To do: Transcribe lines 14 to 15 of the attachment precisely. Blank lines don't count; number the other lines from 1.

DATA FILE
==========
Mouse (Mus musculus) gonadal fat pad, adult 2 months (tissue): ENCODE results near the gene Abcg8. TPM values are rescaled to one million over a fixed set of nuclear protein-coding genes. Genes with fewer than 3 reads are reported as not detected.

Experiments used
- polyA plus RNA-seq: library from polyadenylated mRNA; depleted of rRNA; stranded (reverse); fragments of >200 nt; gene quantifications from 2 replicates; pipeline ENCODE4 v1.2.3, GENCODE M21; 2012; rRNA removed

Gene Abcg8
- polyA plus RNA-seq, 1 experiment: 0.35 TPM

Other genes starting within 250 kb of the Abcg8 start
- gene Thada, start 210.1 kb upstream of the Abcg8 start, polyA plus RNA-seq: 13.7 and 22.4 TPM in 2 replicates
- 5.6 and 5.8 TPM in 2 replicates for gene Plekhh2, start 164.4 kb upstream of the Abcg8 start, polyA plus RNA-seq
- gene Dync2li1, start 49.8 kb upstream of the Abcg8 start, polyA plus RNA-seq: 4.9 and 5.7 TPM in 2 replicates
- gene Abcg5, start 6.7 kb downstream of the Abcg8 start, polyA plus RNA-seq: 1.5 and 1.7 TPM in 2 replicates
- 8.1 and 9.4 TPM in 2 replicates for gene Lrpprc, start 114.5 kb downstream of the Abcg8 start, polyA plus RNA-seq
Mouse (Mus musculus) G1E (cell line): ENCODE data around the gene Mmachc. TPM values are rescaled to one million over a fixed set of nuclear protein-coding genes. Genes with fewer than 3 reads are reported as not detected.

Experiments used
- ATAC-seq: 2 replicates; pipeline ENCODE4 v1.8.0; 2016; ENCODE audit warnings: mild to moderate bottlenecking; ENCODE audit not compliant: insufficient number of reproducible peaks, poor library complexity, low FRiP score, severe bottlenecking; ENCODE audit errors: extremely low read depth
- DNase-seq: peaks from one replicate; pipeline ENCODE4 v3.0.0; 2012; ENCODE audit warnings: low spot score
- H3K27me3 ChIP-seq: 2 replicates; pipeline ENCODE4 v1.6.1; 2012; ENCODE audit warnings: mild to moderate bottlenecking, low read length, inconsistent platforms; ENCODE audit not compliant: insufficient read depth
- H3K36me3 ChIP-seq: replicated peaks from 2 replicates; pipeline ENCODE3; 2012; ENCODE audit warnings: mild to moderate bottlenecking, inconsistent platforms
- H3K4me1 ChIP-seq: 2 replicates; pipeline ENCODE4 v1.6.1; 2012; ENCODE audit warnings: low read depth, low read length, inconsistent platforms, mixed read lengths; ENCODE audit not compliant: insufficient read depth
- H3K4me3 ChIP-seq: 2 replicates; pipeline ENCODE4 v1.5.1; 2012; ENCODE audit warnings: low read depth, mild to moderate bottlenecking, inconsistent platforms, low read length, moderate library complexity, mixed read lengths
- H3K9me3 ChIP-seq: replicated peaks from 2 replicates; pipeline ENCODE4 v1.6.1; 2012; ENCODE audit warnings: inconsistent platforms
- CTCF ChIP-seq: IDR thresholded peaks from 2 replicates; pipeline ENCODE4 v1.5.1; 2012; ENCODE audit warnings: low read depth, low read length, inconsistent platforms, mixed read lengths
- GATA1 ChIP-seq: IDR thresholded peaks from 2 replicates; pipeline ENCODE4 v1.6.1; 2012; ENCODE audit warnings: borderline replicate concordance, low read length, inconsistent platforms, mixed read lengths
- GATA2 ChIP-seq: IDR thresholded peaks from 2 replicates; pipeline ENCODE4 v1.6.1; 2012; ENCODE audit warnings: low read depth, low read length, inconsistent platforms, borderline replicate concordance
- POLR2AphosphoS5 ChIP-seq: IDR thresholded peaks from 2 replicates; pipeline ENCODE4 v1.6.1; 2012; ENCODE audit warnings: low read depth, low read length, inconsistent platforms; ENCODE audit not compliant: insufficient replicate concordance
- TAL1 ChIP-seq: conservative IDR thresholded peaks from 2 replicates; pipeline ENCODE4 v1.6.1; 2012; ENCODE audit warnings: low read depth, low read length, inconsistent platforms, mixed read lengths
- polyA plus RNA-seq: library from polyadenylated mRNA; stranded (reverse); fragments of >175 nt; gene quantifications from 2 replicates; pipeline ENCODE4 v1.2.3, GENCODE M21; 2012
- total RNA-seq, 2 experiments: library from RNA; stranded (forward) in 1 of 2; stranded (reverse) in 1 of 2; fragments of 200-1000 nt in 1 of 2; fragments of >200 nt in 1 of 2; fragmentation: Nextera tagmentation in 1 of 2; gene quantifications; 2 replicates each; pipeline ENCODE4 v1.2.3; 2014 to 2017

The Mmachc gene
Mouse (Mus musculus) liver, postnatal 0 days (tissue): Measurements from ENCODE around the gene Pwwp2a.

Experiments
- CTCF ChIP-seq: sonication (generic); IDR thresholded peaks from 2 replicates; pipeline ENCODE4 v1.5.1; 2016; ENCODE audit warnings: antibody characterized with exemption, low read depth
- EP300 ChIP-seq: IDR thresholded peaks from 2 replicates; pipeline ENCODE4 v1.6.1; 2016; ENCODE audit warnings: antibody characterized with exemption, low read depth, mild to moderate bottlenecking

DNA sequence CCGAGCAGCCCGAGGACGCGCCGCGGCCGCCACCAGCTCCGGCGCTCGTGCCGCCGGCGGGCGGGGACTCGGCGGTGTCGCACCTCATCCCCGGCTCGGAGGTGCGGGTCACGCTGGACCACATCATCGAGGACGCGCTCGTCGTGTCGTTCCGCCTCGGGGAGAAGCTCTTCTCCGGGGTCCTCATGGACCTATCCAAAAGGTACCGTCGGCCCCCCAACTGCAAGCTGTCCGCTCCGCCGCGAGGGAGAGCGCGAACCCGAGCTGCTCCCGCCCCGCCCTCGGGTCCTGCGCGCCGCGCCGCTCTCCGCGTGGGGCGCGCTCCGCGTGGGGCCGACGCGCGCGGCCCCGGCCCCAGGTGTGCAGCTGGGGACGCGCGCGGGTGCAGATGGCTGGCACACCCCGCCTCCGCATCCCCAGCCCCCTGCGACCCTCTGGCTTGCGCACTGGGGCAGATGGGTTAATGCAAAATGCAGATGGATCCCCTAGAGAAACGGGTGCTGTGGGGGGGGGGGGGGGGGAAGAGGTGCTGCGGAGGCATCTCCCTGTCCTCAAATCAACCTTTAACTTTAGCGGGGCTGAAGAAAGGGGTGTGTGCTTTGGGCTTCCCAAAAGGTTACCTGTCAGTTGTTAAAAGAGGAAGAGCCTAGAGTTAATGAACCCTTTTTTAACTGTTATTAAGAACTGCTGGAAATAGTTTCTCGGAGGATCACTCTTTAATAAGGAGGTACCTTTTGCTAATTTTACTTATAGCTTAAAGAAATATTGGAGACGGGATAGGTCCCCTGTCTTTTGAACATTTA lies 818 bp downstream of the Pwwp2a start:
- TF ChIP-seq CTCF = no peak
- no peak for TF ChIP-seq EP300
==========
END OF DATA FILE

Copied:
- ATAC-seq: 2 replicates; pipeline ENCODE4 v1.8.0; 2016; ENCODE audit warnings: mild to moderate bottlenecking; ENCODE audit not compliant: insufficient number of reproducible peaks, poor library complexity, low FRiP score, severe bottlenecking; ENCODE audit errors: extremely low read depth
- DNase-seq: peaks from one replicate; pipeline ENCODE4 v3.0.0; 2012; ENCODE audit warnings: low spot score